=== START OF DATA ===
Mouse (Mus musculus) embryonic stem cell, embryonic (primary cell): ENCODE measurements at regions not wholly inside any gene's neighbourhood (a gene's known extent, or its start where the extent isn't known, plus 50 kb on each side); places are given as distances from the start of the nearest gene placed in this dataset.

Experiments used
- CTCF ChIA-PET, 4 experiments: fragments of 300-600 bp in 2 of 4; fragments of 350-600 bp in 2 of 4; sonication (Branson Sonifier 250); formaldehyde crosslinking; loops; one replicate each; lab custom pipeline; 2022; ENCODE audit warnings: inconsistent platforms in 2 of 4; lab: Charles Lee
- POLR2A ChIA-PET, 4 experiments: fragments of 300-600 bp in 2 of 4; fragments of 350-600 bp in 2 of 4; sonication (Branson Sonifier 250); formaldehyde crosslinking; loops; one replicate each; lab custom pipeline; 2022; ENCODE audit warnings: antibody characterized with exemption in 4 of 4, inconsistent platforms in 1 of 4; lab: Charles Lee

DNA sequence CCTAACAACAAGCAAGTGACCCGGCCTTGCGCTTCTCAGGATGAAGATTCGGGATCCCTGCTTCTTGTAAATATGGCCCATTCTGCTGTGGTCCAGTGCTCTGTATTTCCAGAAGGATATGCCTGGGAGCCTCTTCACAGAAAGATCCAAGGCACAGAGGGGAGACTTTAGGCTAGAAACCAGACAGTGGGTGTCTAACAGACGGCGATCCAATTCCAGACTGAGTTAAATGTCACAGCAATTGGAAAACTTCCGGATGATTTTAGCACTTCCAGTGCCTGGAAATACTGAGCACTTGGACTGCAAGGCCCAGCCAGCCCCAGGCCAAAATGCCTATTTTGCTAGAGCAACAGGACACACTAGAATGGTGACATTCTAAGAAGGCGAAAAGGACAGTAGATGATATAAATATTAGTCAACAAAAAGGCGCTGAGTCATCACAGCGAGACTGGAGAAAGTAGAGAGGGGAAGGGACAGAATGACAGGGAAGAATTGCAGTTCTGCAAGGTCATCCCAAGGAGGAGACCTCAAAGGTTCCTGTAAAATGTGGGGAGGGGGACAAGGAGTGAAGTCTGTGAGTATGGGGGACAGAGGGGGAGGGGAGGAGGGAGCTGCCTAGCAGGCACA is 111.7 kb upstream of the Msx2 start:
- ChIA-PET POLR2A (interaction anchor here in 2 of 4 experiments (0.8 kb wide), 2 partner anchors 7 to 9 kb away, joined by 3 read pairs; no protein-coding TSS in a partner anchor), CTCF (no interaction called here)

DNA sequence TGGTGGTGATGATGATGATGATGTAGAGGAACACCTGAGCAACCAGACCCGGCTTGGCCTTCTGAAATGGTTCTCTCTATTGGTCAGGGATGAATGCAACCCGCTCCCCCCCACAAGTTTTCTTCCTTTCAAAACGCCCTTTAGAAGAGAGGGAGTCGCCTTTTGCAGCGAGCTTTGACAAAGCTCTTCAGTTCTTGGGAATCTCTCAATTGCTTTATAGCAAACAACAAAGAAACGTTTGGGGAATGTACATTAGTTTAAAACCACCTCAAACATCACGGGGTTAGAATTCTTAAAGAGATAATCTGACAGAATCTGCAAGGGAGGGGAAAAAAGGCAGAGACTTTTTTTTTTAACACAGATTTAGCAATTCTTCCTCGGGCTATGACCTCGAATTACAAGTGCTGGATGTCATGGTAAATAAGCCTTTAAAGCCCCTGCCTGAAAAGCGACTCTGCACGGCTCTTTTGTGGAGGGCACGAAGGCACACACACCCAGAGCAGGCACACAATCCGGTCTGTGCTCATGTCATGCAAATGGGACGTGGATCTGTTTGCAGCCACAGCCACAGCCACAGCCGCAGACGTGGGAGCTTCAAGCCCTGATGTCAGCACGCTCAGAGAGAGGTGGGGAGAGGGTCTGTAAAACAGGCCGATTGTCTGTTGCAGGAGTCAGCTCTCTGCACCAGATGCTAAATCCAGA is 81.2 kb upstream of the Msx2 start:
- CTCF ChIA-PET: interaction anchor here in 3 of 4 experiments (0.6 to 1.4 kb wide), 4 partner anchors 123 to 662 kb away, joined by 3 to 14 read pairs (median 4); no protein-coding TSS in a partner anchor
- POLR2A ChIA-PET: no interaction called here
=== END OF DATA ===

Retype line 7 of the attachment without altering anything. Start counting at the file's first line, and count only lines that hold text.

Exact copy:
DNA sequence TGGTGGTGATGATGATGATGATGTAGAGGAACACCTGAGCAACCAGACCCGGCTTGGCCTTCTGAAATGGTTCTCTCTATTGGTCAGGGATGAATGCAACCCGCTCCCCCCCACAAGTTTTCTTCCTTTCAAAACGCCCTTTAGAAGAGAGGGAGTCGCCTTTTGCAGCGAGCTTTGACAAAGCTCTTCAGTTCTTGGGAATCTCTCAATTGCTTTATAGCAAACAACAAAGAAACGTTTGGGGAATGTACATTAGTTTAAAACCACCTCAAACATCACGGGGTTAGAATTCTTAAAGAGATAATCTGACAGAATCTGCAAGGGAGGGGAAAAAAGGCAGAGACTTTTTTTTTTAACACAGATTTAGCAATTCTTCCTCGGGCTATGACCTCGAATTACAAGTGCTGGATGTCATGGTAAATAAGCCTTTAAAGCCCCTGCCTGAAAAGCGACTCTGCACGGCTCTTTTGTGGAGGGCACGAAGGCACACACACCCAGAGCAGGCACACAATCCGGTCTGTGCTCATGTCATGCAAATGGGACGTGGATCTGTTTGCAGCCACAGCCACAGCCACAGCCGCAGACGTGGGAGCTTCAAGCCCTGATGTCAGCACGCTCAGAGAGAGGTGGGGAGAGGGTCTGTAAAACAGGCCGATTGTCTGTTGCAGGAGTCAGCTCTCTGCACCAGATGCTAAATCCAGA is 81.2 kb upstream of the Msx2 start: